Overall it’s a lumbering bloated (albeit lavish and well read) story packed full of plot turns, which go from the breathless to the down right silly. If you are already a fan and happen to have a spare credit and 17 hours go ahead and dive in. It lacks the pacing of Da Vinci Code but is a better read than the fairly awful lost symbol. Ultimately the story deflates at the end…which is a shame. A confection as large and sugary as this shouldn’t leave you regretting all those empty calories.

    59 of 81 people found this review helpful
  •  
    Tom Spencer United States 06-02-13
    Tom Spencer United States 06-02-13 Member Since 2015
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    "Formula Exhausted. Next !!"
    Would you recommend this book to a friend? Why or why not?

    I would recommend this to a friend who is planning a trip to Venice,
    Istanbul and Florence. They will not need a guidebook.


    What do you think your next listen will be?

    Stephen Cannnell


    Which scene was your favorite?

    The end.


    If this book were a movie would you go see it?

    This book is a movie script, so I would not need to go to the movie.
    Should also be on travel channel.


    Any additional comments?

    This movie script is akin to Mission Impossible meets Raiders of the Lost Ark.
    The premise is ridiculous, the author took his FODOR's and spliced in totally
    irrelevant travel and historical facts. It is a Mile Wide and an Inch deep.
    If you like to travel, read this book. Otherwise, never mind!

    The narration is spectacular !

    47 of 66 people found this review helpful
  •  
    M.W. 10-15-13
    M.W. 10-15-13 Member Since 2009
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    "Typical Dan Brown"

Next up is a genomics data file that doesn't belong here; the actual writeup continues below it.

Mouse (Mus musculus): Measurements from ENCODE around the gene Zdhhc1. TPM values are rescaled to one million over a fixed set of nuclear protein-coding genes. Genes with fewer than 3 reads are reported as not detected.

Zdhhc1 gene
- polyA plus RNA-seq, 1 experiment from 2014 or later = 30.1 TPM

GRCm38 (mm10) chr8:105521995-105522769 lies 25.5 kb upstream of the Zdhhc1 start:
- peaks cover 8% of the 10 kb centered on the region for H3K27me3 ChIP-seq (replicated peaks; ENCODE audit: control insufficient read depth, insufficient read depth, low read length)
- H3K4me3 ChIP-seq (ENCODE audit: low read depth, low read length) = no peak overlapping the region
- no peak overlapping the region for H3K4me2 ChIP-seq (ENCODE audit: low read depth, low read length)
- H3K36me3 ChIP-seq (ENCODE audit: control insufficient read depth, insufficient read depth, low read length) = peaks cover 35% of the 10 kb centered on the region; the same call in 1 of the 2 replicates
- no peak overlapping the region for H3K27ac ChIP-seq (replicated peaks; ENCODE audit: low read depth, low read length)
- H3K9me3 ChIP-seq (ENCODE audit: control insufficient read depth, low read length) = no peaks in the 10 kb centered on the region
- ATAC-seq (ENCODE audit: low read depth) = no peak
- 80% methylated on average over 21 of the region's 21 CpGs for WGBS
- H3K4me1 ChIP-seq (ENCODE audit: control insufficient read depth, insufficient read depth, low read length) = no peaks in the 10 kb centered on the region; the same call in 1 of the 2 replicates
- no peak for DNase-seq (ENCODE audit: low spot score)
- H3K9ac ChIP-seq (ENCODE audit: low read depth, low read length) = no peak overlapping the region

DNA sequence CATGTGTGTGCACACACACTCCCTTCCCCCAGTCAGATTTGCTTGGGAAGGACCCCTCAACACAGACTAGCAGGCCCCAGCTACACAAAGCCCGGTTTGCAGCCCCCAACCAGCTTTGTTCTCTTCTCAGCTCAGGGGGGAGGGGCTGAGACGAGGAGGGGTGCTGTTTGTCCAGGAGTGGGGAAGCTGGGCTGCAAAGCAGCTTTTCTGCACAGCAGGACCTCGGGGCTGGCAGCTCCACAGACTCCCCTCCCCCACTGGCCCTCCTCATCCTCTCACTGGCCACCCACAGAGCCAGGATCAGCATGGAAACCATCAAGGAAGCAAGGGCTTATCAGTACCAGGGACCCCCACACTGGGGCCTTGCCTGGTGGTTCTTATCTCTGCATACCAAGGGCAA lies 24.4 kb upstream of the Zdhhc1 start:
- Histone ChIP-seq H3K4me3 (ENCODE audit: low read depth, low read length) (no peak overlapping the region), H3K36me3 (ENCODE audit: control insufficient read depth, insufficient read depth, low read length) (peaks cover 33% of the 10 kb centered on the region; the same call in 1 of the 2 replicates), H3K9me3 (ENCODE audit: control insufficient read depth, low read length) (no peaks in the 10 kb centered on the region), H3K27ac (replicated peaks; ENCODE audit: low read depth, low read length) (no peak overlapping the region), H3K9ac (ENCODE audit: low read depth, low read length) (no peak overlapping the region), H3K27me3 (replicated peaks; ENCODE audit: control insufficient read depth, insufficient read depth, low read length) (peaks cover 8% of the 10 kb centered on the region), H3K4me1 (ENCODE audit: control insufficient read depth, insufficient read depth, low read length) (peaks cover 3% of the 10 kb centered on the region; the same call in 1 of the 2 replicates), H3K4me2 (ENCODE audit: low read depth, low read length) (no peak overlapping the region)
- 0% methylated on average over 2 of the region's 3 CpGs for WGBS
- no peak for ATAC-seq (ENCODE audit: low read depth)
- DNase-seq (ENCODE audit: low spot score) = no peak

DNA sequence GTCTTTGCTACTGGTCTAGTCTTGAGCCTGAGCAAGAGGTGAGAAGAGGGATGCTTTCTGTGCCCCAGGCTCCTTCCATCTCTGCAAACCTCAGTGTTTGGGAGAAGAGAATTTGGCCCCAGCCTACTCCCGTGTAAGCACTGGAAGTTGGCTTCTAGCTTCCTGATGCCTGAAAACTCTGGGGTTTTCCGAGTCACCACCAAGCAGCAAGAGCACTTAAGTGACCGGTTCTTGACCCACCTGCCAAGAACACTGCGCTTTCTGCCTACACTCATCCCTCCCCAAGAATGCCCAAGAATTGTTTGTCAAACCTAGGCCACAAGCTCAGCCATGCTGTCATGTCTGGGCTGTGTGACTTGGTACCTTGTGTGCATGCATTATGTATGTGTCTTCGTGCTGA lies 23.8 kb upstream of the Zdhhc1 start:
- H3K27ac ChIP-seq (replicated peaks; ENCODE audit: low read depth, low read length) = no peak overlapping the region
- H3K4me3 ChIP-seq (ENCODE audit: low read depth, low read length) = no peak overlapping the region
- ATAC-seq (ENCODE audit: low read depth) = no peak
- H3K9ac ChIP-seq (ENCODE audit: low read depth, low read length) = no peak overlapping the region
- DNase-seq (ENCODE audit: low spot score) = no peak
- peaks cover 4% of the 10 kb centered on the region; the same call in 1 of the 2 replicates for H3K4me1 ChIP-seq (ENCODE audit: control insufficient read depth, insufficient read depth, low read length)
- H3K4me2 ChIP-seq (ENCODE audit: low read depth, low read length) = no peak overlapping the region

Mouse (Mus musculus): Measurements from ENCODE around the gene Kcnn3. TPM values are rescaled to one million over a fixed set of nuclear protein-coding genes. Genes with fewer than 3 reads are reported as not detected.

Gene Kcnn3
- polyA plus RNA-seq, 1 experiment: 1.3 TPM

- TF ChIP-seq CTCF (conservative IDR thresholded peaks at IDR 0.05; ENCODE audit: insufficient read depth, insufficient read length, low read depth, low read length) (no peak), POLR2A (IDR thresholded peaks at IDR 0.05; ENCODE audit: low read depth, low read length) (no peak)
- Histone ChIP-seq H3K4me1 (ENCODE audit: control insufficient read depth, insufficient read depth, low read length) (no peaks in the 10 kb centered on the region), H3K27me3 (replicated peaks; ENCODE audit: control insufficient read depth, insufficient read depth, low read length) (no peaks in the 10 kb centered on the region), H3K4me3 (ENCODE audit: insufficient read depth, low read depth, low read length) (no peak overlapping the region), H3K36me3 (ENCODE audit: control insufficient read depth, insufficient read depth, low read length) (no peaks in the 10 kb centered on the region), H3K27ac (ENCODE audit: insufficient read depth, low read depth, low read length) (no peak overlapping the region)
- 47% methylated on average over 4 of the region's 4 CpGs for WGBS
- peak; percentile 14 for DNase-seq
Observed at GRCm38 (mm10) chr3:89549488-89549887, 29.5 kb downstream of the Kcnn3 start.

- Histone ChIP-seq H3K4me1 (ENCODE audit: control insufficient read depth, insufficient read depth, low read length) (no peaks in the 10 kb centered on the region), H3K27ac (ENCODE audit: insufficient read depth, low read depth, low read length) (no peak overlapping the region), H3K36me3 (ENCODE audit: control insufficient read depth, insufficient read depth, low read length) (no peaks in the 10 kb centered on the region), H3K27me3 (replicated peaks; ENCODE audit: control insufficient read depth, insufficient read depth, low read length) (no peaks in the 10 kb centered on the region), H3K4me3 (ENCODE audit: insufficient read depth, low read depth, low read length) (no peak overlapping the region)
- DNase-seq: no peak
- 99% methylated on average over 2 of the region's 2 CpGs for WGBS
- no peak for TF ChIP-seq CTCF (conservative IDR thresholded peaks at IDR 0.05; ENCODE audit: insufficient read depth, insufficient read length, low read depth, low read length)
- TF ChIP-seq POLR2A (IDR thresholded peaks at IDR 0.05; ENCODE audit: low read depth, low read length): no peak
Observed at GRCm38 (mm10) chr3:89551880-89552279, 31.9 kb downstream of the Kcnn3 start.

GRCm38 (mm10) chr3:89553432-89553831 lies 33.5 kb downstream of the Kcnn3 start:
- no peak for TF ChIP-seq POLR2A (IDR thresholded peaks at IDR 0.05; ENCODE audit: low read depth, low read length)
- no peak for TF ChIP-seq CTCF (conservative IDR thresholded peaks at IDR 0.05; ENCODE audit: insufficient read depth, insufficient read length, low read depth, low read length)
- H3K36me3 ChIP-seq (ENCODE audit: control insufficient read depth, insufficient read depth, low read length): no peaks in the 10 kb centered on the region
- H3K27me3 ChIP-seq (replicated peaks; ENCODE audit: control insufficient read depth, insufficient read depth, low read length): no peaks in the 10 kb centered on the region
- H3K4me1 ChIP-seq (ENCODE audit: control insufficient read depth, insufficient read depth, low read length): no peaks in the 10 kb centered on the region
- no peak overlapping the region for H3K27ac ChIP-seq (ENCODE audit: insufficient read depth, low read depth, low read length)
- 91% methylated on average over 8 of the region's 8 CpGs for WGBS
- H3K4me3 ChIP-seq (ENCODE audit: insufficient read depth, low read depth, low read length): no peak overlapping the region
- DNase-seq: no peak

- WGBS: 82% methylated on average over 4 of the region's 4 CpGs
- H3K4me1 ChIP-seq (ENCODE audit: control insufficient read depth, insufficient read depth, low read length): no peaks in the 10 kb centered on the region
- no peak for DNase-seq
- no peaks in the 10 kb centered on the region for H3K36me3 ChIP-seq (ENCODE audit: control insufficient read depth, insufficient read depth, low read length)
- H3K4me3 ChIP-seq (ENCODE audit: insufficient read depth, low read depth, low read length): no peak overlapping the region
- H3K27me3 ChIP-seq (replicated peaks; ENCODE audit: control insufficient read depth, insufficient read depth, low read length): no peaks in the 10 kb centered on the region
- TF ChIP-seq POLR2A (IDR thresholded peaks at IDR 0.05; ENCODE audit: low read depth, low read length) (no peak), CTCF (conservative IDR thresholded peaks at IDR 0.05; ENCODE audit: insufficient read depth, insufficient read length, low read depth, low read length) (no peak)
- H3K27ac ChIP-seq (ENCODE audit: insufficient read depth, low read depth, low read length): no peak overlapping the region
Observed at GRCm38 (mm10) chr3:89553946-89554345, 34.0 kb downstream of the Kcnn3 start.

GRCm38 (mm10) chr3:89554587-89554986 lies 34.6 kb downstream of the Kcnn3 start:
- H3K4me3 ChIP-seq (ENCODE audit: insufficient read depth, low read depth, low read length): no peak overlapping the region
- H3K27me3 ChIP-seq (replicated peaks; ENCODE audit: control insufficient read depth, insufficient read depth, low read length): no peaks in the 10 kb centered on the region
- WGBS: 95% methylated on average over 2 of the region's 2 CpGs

I happen to like Dan Brown. I feel like I learn something about art and history and symbolism with every book. This book is mostly set in Italy and will give you a glimpse into Dante's Inferno.

    If you liked The Lost Symbol and the Da Vinci Code, then you'll like this one.

    16 of 23 people found this review helpful
  •  
    Charles Philadelphia, PA 05-15-13
    Charles Philadelphia, PA 05-15-13

    With a 4 1/2 hour commute to work, it's not hard for me to find time to listen to a good audiobook.

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    "Inferno Will Haunt Your Dreams"

    I want to be careful and not go too deep on the story as even the smallest glimpse of plot elements may spoil the gripping narration of a story that literally entered my dreams last night. Seriously, last night I dreamt about the images described in Robert Langdon’s dream.

    This is my second Dan Brown book and I worried that I needed to read the earlier books in the Robert Langdon series to fully grasp and enjoy Inferno. Fortunately, that was not the case. Inferno can be listened to as a standalone audiobook and is not fully dependent on the earlier books in the series. The story was compelling and entertaining balancing suspense and dramatic content.

    While I listened to most of the book during my ‘lively’ commute on the train, I really think it would have been best enjoyed in a quieter setting where you can truly feel the solemn reverberation of Paul Michael’s voice pierce through your headphones. To say that Michael did a masterful job in narrating Inferno is a supreme understatement. Varying his role between the protagonist and antagonist, male and female characters, American and French accents, and playing the role of omnipotent guide through the fourth wall, Michael helped bring the story to vivid life.

    I was a little hesitant to use a credit to pre-order Inferno without having listened to all of the other books in the series, but I have no regrets. Inferno was extremely entertaining and well worth the credit. But I believe it would be best enjoyed in a more serene environment where you can let the suspense hit you without distraction.

    51 of 75 people found this review helpful